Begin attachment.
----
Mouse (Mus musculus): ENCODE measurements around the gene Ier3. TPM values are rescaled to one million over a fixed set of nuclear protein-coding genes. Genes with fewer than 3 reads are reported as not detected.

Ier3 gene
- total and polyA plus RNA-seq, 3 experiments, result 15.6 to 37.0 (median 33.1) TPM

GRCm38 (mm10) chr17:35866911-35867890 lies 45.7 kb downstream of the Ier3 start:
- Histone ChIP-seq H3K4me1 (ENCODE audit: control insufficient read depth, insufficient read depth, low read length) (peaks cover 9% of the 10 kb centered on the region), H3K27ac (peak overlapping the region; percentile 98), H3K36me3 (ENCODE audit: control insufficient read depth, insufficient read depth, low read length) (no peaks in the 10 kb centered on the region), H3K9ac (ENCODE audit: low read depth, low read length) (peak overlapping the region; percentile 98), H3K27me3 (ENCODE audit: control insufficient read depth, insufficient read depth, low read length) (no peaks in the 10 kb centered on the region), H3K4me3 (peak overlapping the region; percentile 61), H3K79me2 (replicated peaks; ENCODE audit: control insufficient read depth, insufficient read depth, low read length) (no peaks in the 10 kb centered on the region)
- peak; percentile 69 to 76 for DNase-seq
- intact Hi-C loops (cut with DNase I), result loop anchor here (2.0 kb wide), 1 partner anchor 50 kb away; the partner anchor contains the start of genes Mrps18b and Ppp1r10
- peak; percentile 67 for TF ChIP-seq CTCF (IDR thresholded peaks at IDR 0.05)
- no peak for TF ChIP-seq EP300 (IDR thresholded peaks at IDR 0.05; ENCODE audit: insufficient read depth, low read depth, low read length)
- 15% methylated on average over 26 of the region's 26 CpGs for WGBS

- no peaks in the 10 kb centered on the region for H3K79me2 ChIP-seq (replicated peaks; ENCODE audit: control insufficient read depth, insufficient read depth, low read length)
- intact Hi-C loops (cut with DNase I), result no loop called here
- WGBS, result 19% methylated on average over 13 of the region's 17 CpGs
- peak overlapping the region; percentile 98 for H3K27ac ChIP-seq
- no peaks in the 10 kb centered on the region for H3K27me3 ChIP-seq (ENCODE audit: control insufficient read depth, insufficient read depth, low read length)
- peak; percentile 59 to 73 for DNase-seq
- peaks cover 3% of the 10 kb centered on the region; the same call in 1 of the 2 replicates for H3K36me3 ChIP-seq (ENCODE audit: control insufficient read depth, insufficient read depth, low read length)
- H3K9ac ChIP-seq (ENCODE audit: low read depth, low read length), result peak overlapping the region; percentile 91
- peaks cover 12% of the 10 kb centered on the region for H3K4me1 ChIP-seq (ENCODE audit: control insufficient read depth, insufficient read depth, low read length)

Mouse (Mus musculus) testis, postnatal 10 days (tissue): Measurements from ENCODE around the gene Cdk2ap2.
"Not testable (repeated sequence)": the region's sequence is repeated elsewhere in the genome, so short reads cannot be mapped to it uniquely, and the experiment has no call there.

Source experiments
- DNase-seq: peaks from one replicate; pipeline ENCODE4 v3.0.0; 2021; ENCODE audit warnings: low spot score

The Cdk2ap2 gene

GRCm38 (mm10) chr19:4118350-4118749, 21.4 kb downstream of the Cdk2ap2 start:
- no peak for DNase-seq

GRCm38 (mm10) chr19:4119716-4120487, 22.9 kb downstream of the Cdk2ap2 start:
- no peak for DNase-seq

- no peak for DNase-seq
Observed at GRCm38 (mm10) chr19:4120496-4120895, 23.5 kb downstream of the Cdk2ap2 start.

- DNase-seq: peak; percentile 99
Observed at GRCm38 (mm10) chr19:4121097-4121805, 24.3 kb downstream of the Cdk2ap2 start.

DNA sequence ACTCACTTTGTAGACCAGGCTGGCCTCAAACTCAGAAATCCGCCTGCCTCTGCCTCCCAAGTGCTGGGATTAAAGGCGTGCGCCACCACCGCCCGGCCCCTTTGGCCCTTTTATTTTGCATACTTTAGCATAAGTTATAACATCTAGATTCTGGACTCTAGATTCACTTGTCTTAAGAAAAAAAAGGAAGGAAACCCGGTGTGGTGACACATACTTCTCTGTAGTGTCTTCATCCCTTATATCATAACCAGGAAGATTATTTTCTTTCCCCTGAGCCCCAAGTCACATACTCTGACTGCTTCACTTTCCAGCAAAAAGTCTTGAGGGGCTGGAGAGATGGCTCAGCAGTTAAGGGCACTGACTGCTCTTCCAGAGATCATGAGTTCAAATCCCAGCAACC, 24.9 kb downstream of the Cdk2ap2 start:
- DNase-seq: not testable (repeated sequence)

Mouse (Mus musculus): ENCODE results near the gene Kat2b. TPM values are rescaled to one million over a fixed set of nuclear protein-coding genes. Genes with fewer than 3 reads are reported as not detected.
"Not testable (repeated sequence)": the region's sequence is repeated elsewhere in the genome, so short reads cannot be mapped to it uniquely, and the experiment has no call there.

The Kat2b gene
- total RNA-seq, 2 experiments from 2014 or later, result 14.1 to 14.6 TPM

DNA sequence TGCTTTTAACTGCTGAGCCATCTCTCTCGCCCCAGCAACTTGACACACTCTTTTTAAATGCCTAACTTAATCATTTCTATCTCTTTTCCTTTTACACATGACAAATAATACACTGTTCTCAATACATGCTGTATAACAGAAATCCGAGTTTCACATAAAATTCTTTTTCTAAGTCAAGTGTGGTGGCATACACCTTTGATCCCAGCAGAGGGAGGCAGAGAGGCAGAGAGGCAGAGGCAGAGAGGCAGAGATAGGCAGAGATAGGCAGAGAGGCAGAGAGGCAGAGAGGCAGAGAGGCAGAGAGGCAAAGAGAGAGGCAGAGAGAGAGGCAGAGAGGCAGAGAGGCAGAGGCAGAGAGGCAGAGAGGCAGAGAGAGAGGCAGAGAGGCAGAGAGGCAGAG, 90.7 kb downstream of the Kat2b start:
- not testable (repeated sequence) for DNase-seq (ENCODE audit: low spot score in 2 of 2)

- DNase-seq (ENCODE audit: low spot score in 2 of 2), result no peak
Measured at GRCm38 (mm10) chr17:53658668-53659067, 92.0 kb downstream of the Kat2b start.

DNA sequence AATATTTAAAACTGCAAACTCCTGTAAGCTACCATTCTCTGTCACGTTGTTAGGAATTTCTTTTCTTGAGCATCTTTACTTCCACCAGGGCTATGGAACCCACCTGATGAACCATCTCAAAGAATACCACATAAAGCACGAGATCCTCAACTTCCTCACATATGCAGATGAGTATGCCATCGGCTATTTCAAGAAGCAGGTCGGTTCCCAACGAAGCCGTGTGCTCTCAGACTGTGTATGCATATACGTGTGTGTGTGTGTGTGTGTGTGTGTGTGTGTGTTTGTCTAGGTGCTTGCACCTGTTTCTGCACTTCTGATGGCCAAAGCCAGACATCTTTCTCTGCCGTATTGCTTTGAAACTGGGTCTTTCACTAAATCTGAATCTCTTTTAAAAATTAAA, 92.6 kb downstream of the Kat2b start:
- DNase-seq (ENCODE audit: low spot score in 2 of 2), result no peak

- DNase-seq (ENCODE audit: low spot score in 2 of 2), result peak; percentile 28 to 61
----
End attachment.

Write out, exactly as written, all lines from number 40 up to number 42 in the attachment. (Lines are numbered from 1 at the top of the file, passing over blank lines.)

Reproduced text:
- not testable (repeated sequence) for DNase-seq (ENCODE audit: low spot score in 2 of 2)

- DNase-seq (ENCODE audit: low spot score in 2 of 2), result no peak
Measured at GRCm38 (mm10) chr17:53658668-53659067, 92.0 kb downstream of the Kat2b start.